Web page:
High blood pressure: a change in treatment could save your life 32



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High blood pressure, or hypertension, has always been a huge concern in the Starts at 60 community. As the biggest cause of stroke, heart disease and kidney failure as we get older, few things are more vital to monitor and control.

Now a new study has revealed that our current treatments could be significantly improved. In fact, we may need to alter our very idea of what counts as “healthy blood pressure”.

With our current understanding of blood pressure, hypertension becomes a concern once the pressure level passes 140/90 (“140 over 90”).

However, a large trial by the National Institutes of Health found that we may have this wrong. We should be aiming for something much lower.

The study’s 9,000 patients were into two groups over several years. One group received an average of two medications to achieve the usual recommended blood pressure (140).

The second group, on the other hand, received three medications, bringing their level down to a much lower 120. This second group fared far better, with health risks reducing significantly.

Those with lower blood pressure goals found themselves with heart attack risks reduced by almost a third and risk of death reduced by almost a quarter.

“The findings were surprising”, said Dr. William Haley from the Mayo Clinic. “I think they were surprising to the folks that put the trial together”.

“Compared to the usual goal blood pressure that’s been traditional, that a goal blood pressure of 120 was found to be associated with much lower risk of cardiovascular diseases and stroke and significant lowered risk of death”, he said.

What does this mean for our future health?

“For most people, they may end up taking an additional medication to get their blood pressure lower, if their doctor decides this is best for them”.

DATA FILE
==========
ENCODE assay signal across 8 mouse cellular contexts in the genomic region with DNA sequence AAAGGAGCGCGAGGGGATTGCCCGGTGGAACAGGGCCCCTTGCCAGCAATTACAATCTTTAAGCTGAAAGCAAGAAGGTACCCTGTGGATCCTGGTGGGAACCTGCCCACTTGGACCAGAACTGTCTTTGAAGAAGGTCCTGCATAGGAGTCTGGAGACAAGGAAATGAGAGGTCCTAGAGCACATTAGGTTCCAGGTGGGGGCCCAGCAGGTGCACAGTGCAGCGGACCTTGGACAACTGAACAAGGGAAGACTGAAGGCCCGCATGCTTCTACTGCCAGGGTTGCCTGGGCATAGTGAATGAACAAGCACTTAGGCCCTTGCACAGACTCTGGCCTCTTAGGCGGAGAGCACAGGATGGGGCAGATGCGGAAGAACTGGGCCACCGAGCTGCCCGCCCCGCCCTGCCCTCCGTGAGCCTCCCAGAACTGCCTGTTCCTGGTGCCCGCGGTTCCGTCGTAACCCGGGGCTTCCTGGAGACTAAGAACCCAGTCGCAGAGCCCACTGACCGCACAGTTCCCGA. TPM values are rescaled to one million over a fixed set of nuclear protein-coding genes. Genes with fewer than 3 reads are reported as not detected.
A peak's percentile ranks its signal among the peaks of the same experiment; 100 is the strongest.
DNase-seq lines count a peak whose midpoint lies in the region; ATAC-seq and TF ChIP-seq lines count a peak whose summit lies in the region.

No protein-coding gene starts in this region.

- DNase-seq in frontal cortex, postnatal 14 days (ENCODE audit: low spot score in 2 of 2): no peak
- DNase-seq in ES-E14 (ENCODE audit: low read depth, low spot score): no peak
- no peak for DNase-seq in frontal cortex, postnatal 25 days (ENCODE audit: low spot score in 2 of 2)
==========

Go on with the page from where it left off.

The patients will continue to be monitored. It is expected that these findings will ultimately form the basis of new guidelines to replace current recommendations.

However, it’s worth noting that every person’s situation is unique. If you believe your blood pressure goals should be lowered, talk to your doctor first to make sure this new goal is appropriate for your current health needs.

Have you dealt with hypertension or blood pressure issues? Are you receiving treatment? Does this news make you rethink your current goals?

Starts at 60 Writers

The Starts at 60 writers team seek out interesting topics and write them especially for you.

  1. I was diagnosed with high blood pressure as soon as I reached menopause, which according to my dr is common. I have been on tablets for about 10 yrs but recently it has started going up again. I am now on higher dosage of medication but I blame it on work and the pressure to keep going so I can retire with a modest super. Stress is what I believe is the cause of mine and I don’t know how to fix this!

    5 REPLY
    • Try changing your diet to Low Carb High Fat, and avoid ALL grains. You will be pleasantly surprised at the result, and you will be rid of the medication. 🙂

    • Retire and live to enjoy the rewards of years of hard work. No amount of extra money is worth the stress

    • Sue! I had to retire early due to my body being stressed and getting chest pain! My head was absolutely fine and I loved my job. However after 10-15 years of stress on my body it told me it had had enough and I was so sad about retiring. I was 67. I don’t think we realise how much mental stress affects us physically until it is quite serious! Believe me it is far better to retire on less money and live than the alternative!! Good luck in whatever you decide.

  2. Cut out SALT!

    3 REPLY
    • Oh hard, I eat muesli for breakfast 2 or 3 times a week, have cut out a lot of sugar and rarely add salt. We are told to not eat fat, so its very confusing, but I’ll try.

      1 REPLY
      • Follow your doctors guidance on diet and exercise to keep you blood pressure in check. Do not start a high fat diet because someone on Facebook suggested it

  3. I take two blood pressure tablets and just checked my BP: 132/73. I’ll discuss with my doctor next time I visit.

  4. The goal posts keep changing. I think exercise is very important.

    1 REPLY
    • Agree Debbie. Since retiring and no longer being in a sedentary job, plus doing more exercise, my blood pressure has dropped and I am on a lower dosage of medication.

  5. Ronald Vosper Sealey interesting not that we have high blood pressure

  6. Everyone is different.
    140/75 is fine for me.
    120 is too low for me and I get dizzy.
    Recently survived an illness where the systolic reading was 250. Bit lucky there

    2 REPLY
    • Mine gets that high with each visit to a new doctor/hospital. Been with my doctor awhile now and it is still too high. It was always around the 135/140 over 80. But in the last 3/4 months it has increased and got in the 200 range but it is slowly dropping on each visit after the dosage was increased yet again. I like walking but it gets so high I’m afraid of going too far from my home now.

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